Singapore hopes to be the first-ever ‘smart nation’ — a nation that utilizes the Internet of Things (IoT) to solve some of the country’s biggest problems, through its partnership with Microsoft.
Some of the biggest societal problems in the nation are being met by Singapore’s leaders with a rather revolutionary approach.
Rallying the academic, business, and government sectors, along with startups, to come up with innovative solutions — Singapore is the first country to fully utilize the advantages brought about by IoT techno.
As the first-ever ‘smart nation’ in the world, Singapore hopes to revolutionize healthcare, logistics, transportation, businesses, and education in the nation by using IoT to come up with more logical and data-based solutions.
One of the country’s biggest problems, traffic management, is responsible for leading the Singaporean government into adapting technology-based innovations as long-term solutions.
In 2011, the country’s Land Transportation Authority (LTA) hosted a vast repository of land transportation data on Microsoft’s Azure platform.
The data gathered by the agency was made available to the public through a “Data Mall”, in the government’s hopes of helping developers build useful mobile apps that can be prospective problem-solvers. Through the information collected by the platform, app developers and program builders were given an insight on the roots of the country’s obstinate traffic management problem.
Today, Microsoft is committed to helping Singapore realize its goal through the help of a dedicated team working to enable the country’s local ecosystems. As of date, the team has empowered over 50 IT partners in the country, including application developers and independent software vendors, individuals from both public and private sectors.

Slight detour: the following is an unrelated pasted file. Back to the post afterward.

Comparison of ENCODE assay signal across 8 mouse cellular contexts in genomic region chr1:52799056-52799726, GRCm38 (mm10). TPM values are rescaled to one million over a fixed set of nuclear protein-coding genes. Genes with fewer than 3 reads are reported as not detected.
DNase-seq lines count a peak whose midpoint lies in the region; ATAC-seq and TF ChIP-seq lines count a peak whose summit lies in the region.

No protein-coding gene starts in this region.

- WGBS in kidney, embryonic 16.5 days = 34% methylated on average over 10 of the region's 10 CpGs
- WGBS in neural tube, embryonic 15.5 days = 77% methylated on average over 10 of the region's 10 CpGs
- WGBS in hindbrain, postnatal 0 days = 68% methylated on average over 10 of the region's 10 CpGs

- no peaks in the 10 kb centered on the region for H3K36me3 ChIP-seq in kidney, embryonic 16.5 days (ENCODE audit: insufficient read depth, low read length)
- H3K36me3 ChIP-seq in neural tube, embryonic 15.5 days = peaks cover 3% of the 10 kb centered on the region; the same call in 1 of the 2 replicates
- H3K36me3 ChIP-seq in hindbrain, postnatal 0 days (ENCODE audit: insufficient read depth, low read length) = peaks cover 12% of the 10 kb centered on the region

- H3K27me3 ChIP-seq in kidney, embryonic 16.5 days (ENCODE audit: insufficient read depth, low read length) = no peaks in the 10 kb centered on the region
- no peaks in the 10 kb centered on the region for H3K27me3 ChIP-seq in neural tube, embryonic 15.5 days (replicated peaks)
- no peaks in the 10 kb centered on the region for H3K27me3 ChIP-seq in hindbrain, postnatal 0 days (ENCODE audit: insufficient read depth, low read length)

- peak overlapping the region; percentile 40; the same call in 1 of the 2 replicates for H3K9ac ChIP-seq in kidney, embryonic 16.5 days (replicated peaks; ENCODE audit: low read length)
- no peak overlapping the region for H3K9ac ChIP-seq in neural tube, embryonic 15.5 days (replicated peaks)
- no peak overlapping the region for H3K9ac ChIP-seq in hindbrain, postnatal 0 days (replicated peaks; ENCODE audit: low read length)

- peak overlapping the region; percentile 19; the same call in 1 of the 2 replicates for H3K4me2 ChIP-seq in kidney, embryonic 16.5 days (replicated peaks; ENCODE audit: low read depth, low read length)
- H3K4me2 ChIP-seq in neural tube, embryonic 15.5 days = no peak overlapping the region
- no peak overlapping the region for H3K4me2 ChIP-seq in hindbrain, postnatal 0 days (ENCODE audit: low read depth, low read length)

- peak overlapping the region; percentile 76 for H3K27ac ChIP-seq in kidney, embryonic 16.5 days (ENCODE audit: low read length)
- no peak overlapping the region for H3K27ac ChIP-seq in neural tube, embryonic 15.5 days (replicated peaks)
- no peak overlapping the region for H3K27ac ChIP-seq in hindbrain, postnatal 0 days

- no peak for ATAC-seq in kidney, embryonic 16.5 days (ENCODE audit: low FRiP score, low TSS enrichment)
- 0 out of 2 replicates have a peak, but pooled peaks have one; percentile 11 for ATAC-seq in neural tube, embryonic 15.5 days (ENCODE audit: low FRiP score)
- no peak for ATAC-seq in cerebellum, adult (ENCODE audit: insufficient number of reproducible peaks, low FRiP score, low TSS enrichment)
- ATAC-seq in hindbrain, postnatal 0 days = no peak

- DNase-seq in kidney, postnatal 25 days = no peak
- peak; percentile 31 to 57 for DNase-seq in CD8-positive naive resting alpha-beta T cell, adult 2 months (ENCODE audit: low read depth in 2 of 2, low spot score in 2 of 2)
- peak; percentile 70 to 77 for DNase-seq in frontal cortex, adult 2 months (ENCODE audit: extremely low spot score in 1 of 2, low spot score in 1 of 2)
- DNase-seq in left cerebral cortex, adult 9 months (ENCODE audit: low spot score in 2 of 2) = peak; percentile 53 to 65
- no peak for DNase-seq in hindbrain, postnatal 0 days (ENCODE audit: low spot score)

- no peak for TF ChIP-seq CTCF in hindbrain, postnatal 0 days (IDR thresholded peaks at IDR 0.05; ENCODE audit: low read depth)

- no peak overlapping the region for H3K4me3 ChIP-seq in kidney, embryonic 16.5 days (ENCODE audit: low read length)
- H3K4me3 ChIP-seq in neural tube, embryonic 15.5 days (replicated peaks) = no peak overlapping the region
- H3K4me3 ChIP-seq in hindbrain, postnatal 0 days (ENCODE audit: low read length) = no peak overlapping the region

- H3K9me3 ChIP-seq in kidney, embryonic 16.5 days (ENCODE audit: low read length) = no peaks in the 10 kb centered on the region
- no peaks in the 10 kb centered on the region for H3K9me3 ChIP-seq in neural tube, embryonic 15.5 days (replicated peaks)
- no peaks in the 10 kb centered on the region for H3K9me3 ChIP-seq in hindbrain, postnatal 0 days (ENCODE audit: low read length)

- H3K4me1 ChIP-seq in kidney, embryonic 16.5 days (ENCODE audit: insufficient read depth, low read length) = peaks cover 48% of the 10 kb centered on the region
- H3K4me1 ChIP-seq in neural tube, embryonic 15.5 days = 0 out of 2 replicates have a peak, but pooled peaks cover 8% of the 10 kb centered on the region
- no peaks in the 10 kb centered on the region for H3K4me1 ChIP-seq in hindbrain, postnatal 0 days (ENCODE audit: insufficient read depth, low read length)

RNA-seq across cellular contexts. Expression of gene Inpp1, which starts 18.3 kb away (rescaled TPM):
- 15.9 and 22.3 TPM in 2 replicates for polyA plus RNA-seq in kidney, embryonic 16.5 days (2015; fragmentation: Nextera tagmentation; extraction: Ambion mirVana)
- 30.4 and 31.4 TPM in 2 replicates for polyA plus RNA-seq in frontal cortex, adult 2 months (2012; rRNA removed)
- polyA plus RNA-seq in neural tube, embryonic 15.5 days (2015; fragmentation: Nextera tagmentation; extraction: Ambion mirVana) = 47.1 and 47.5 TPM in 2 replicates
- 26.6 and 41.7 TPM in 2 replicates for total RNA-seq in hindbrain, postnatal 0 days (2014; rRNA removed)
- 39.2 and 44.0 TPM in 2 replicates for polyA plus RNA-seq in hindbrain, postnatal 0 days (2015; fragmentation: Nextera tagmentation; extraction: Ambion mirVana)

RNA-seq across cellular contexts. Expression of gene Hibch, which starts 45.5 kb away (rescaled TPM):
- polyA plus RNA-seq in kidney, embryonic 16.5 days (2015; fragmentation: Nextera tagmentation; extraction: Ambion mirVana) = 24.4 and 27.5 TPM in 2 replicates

Jean-Philippe Courtois, President of Microsoft International, stresses in a blog post the importance IoT will play in the future:
“As the average age of our global population increases, healthcare is another area that could reap significant benefits from IoT. I’ve been impressed by the leaps and bounds healthcare has taken thanks to the help of technology. I expect to see this continue in 2016, with big data, analytics, and AI helping us to better understand complex health problems, and wearables (Microsoft Band) allowing individuals to effectively track their health and well being beyond their heart rate. Sensors and devices on individuals can also provide up-to-date information on vital signs, and could help healthcare professionals to monitor outpatients remotely. Being able to gather larger data sets could also provide some hints as to the cause of diseases, enabling doctors and scientists to diagnose conditions earlier and, perhaps one day, identify a possible cure.”
Leveraging the Power of IoT
Microsoft hopes to leverage the power of IoT by utilizing vast amounts of untapped data that will help every sector improve operations through the establishment of an IoT-connected world.
Microsoft International’s president, Jean-Philippe Courtois, emphasizes, however, that Singapore should not be an “isolated example”, but rather a “point of inspiration” for all other nations. According to Courtois, Microsoft is eager to help more governments and private companies make IoT a crucial instrument in forming solutions.